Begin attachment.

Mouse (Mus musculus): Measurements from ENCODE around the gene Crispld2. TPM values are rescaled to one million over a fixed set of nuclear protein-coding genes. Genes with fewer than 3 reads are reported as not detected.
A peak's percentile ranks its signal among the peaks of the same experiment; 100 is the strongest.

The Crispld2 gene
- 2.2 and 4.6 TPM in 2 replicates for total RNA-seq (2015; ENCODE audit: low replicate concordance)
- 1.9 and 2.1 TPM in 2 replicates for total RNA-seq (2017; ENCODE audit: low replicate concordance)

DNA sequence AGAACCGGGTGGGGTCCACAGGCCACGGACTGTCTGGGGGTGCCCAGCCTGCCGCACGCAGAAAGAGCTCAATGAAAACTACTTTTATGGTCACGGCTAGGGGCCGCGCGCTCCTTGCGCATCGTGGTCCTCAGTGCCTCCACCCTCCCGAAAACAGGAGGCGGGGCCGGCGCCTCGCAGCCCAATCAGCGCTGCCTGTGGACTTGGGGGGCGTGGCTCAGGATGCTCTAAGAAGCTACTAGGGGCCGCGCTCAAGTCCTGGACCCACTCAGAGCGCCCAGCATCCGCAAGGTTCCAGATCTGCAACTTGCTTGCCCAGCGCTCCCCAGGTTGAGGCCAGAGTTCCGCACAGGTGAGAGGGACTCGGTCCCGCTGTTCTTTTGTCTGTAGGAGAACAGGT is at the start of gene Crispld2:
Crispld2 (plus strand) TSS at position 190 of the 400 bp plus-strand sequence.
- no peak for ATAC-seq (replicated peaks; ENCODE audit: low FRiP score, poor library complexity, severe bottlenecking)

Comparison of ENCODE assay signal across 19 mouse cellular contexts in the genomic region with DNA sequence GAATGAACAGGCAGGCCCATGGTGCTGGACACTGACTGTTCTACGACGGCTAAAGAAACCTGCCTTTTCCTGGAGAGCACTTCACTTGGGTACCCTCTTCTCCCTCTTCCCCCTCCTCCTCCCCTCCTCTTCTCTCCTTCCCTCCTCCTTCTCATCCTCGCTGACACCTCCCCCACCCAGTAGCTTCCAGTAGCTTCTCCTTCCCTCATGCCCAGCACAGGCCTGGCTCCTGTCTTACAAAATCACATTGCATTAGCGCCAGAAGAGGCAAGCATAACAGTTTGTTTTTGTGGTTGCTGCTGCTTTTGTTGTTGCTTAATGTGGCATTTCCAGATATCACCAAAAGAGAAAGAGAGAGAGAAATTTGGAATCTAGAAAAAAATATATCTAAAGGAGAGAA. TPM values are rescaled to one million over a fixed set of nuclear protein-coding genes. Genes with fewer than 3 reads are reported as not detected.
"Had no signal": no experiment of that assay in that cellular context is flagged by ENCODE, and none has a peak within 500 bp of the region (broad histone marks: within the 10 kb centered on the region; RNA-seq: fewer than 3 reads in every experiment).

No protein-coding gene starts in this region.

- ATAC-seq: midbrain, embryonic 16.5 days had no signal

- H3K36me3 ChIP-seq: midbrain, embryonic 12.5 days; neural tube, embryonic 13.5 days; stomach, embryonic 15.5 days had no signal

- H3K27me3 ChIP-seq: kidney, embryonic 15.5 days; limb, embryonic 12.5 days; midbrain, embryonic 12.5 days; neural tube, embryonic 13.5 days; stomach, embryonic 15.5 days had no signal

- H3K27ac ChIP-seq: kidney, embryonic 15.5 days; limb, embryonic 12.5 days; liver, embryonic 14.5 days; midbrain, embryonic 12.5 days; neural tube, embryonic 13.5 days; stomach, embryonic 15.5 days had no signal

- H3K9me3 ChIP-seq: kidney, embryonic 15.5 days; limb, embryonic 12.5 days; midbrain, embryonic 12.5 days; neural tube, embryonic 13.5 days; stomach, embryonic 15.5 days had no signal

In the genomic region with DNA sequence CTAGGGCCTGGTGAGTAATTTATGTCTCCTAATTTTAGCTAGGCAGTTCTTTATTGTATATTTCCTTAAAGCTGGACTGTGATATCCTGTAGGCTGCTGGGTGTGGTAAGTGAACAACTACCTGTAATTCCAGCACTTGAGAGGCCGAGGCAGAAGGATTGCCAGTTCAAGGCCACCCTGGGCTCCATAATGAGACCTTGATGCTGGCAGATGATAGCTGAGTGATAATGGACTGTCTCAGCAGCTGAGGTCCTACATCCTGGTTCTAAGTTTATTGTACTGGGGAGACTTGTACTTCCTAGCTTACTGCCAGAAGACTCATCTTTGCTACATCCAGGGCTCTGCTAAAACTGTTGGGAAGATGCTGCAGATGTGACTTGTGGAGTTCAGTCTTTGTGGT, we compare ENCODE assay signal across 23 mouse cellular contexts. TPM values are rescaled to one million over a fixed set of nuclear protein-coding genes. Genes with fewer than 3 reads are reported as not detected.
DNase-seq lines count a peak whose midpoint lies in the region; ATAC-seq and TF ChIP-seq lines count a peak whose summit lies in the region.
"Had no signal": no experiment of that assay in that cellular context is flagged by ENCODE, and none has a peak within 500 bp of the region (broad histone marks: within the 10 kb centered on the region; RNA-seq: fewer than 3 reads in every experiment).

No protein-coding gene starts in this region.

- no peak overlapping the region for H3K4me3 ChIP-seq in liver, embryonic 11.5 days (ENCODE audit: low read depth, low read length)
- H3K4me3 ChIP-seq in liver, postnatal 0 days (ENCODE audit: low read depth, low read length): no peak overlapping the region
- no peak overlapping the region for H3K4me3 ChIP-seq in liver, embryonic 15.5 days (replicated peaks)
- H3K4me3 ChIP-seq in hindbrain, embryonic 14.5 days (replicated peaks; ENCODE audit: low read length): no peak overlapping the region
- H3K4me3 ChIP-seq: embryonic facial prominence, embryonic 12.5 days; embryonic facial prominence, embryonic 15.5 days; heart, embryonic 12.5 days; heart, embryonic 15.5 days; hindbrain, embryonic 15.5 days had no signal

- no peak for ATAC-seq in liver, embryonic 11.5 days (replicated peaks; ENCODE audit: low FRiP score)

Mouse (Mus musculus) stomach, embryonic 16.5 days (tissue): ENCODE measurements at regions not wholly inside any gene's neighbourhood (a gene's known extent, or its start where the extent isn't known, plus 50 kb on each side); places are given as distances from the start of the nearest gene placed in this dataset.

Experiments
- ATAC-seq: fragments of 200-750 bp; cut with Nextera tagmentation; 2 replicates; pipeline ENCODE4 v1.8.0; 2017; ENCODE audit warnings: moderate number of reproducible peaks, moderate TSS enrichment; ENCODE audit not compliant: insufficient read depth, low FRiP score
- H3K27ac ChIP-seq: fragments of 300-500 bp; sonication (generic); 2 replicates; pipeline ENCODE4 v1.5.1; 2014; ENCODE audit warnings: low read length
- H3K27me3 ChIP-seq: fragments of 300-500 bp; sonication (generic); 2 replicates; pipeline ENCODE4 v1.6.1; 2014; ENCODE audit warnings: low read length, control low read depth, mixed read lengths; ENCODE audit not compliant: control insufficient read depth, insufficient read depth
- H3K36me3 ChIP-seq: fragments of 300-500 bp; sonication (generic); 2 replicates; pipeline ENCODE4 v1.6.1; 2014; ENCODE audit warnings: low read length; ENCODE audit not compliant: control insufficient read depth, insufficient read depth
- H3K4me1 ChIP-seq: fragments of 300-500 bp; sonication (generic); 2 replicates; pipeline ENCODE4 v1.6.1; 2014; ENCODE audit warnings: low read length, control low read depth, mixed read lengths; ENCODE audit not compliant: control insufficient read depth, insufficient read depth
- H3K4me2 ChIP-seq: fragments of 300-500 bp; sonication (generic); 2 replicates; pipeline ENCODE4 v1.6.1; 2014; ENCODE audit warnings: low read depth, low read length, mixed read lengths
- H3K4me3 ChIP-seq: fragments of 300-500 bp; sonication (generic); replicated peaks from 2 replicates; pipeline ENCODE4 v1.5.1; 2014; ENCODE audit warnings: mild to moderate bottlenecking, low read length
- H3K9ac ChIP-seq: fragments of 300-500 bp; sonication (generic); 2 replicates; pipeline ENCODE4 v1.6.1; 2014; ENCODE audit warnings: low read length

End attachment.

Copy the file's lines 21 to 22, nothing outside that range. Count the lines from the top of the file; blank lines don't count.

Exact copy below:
- no peak overlapping the region for H3K4me3 ChIP-seq in liver, embryonic 11.5 days (ENCODE audit: low read depth, low read length)
- H3K4me3 ChIP-seq in liver, postnatal 0 days (ENCODE audit: low read depth, low read length): no peak overlapping the region